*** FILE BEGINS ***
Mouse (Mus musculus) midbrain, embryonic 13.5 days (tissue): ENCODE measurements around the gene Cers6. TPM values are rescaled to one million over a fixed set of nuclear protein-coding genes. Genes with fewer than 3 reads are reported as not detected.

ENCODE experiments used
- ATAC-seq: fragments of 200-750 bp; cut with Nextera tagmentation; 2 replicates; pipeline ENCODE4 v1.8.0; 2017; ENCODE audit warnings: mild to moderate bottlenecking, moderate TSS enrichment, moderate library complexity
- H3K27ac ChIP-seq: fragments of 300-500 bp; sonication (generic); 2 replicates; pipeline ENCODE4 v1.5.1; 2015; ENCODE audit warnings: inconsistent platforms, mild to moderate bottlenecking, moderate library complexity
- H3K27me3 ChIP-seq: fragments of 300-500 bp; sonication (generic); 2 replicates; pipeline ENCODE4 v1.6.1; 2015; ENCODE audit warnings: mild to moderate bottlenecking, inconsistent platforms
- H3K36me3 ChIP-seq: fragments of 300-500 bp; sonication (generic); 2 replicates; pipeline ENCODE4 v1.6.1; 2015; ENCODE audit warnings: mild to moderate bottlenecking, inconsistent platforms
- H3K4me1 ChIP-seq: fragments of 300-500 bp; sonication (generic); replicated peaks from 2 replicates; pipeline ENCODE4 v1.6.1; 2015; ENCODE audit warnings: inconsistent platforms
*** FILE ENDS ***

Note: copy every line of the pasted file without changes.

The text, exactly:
Mouse (Mus musculus) midbrain, embryonic 13.5 days (tissue): ENCODE measurements around the gene Cers6. TPM values are rescaled to one million over a fixed set of nuclear protein-coding genes. Genes with fewer than 3 reads are reported as not detected.

ENCODE experiments used
- ATAC-seq: fragments of 200-750 bp; cut with Nextera tagmentation; 2 replicates; pipeline ENCODE4 v1.8.0; 2017; ENCODE audit warnings: mild to moderate bottlenecking, moderate TSS enrichment, moderate library complexity
- H3K27ac ChIP-seq: fragments of 300-500 bp; sonication (generic); 2 replicates; pipeline ENCODE4 v1.5.1; 2015; ENCODE audit warnings: inconsistent platforms, mild to moderate bottlenecking, moderate library complexity
- H3K27me3 ChIP-seq: fragments of 300-500 bp; sonication (generic); 2 replicates; pipeline ENCODE4 v1.6.1; 2015; ENCODE audit warnings: mild to moderate bottlenecking, inconsistent platforms
- H3K36me3 ChIP-seq: fragments of 300-500 bp; sonication (generic); 2 replicates; pipeline ENCODE4 v1.6.1; 2015; ENCODE audit warnings: mild to moderate bottlenecking, inconsistent platforms
- H3K4me1 ChIP-seq: fragments of 300-500 bp; sonication (generic); replicated peaks from 2 replicates; pipeline ENCODE4 v1.6.1; 2015; ENCODE audit warnings: inconsistent platforms